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Author of queer, quirky sci fi/fantasy books. On Amazon.
Editor of all fiction genres.

Saturday, 18 February 2017

God's Away On Business: Moral Ambiguity in Sci Fi

Hello hello!

Been a while, hasn't it? I have an enormous backlog of ideas, but I'm letting my fragile brain rest after completing a draft of The Meaning Wars, so that means it's time to return to my blog. I'd love to write more often this year, and any reader suggestions or requests for content are very welcome. What do YOU want to see?

Until I know the answer to that question, I'm going to share some thoughts that are, shall we say, pertinent to the current sociopolitical situation in the world. Specifically, when it comes to science fiction, who calibrates the heroes' moral compass? To understand authoritarian organizations and to resist them better, it doesn't hurt to look at a couple of the 'nicer' examples. It's hard to fight what one doesn't understand, and unlike a Lovecraft story, fainting isn't going to get us out of this situation. So let's talk about goodest of the bad guys!


Who are we rooting for?


Sure, it's easy to romanticize the rebels, but what are the consequences of that action? I'd argue that giving protagonists in dystopian fiction carte blanche in terms of resistance methods is a bad idea. People have to do what they have to do, but let's be honest about those actions and their cost. Still, doing the nice things or not punching Nazis isn't always an option. Every dictatorship story requires a cast of tough, ethically grey people in the spotlight, because the nice people tend to be the collaborators.

In the case of The Hunger Games, the resistance movement has some very fractious members who seem keen on seizing power. In Rogue One, it's clear that the Alliance isn't as tidy and unified as it seems in the later films. Cassian's actions, which I won't spoil, also make it clear that horrible tactics aren't out of the question. In my beloved Farscape, the storyline soon makes it clear that while Peacekeepers are sometimes hypocritical or oppressive, they do have some ethical standards, and are still often less evil than some of their employees or collaborators. However, standing up to them drives the characters to steal ships and sabotage infrastructure, as well as kidnap people. Sometimes they even just walk away from a situation when the more morally correct answer would be trying to interfere and support the people in fixing it.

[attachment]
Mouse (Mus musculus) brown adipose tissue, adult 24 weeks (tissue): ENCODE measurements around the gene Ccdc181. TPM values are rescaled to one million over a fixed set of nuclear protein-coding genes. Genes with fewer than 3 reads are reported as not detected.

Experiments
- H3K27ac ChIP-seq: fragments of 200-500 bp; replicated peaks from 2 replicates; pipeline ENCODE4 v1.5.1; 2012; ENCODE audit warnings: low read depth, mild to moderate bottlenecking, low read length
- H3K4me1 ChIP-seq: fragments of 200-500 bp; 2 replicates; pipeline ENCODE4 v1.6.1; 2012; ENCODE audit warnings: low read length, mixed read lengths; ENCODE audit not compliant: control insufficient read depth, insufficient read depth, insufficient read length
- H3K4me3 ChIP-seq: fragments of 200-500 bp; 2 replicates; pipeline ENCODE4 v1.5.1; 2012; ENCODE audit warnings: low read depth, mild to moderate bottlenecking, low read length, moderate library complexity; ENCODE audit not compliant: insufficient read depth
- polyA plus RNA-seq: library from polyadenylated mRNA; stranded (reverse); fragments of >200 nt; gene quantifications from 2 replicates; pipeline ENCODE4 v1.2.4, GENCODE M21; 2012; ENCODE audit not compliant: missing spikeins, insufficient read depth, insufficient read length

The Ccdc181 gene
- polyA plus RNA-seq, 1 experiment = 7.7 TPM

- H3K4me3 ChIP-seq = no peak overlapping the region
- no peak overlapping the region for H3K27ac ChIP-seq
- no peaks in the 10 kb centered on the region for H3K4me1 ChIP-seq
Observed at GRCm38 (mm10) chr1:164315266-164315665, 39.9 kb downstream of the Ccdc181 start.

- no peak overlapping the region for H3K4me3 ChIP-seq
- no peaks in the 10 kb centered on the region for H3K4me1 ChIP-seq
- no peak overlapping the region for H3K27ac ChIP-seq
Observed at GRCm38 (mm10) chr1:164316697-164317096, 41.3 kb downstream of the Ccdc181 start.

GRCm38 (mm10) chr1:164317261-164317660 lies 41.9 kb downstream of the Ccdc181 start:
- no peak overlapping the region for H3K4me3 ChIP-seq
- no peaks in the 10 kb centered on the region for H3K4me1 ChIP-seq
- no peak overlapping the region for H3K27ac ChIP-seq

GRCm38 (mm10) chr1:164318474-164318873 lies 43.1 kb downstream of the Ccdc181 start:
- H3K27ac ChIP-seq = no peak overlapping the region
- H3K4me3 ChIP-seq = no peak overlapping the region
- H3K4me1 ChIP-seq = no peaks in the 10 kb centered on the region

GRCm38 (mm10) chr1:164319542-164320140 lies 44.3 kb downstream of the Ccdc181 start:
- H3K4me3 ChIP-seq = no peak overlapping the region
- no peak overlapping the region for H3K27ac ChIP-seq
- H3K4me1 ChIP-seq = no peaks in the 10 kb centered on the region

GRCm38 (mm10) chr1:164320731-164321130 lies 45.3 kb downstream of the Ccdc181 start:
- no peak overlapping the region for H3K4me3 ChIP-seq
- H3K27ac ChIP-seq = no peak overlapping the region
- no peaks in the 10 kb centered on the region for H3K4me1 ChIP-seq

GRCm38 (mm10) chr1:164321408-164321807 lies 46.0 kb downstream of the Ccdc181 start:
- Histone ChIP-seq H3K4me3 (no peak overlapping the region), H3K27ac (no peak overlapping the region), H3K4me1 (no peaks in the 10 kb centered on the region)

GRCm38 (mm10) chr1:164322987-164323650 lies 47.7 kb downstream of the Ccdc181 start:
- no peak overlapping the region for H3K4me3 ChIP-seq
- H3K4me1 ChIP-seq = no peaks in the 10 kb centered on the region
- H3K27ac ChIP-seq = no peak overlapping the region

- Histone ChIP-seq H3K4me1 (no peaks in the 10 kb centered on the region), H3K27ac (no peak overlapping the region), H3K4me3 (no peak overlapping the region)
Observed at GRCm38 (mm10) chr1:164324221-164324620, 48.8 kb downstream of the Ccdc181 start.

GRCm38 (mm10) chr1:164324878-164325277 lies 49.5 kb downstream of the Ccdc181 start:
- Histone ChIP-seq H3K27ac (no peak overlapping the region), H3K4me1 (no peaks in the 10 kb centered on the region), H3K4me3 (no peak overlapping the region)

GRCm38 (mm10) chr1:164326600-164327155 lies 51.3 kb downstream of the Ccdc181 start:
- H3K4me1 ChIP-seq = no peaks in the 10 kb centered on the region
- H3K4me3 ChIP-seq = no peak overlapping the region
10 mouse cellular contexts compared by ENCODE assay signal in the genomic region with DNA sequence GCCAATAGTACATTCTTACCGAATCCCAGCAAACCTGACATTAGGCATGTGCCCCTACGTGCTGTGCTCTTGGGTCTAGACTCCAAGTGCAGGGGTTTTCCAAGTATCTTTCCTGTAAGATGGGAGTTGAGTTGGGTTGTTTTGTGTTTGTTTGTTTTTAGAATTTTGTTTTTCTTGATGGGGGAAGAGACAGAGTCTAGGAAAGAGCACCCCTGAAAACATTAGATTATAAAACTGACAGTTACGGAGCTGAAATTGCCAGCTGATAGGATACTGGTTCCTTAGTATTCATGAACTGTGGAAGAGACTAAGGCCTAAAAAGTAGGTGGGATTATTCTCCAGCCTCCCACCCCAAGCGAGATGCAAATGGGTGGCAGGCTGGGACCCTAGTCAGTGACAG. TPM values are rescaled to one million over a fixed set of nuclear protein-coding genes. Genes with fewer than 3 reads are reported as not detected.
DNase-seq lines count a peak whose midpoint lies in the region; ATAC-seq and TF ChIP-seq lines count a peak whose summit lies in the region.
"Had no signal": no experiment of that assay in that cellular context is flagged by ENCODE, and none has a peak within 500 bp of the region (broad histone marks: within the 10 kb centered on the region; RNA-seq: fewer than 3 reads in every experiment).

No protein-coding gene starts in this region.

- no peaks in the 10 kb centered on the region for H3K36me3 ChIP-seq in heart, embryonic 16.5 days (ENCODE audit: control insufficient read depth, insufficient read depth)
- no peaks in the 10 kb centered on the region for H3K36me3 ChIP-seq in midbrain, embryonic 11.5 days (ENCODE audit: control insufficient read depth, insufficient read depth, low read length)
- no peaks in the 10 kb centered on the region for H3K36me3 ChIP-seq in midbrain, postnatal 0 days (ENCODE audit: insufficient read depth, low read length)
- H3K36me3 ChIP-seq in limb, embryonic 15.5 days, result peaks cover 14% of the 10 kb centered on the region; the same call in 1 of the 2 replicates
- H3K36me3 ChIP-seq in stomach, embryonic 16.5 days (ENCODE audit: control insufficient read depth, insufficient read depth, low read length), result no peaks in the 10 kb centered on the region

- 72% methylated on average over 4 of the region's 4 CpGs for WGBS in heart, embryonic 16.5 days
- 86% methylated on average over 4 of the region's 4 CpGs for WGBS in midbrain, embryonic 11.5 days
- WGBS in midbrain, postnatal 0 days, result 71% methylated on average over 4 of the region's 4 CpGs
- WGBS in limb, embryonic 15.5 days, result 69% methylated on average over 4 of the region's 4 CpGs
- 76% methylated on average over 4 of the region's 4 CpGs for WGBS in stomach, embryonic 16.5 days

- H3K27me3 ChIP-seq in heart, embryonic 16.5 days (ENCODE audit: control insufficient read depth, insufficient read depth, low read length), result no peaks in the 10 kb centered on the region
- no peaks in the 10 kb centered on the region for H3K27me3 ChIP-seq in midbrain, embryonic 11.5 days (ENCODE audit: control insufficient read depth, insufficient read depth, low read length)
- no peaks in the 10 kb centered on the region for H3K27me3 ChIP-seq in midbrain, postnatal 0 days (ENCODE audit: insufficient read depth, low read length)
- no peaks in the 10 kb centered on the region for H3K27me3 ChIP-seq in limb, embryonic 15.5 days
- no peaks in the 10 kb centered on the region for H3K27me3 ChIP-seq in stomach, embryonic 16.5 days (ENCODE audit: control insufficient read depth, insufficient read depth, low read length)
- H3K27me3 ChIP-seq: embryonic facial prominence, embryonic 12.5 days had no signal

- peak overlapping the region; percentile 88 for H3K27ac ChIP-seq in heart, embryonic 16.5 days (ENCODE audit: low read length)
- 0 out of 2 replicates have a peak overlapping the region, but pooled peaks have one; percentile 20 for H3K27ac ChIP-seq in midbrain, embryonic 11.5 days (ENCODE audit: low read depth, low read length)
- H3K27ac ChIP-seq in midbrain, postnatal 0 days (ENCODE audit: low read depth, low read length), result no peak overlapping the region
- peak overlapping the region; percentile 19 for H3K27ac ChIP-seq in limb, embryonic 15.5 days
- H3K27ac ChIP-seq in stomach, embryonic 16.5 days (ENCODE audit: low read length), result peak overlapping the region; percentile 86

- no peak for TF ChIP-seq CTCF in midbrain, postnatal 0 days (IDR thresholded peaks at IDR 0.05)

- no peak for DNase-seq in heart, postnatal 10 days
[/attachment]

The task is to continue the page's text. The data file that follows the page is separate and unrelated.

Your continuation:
However, the balance between altruism and self-preservation in dystopian settings is one of the things that makes them so captivating. Therein lies the appeal. As in real life, even good people have to make bad decisions, and the lingering popularity and love for Firefly over a decade and a half later show that people need imperfect heroes. But one of the interesting things about the show is that the organization the heroes are resisting, The Alliance, isn't...all bad, and the heroes are highly questionable.

 And Mal isn't exactly a portrait of consistent ethical actions and good decision-making, so the Firefly crew certainly count as somewhat unreliable narrators. The treatment of Shepherd and Inara is really unsettling, and the show frames them both as somewhat whiny or demanding - even when they are being reasonable.


Not bad (Or even drawn that way) 


The Alliance allows sex workers to control their own situations and at least tries to make sure colonists have food. Obviously, the secret science torture program and the initiative that created Reapers are bad, but the rest of the systems exist in a functioning democracy that doesn't have to bow to warlords like Niska, To put it another way, there aren't all that many differences between The Alliance and Starfleet.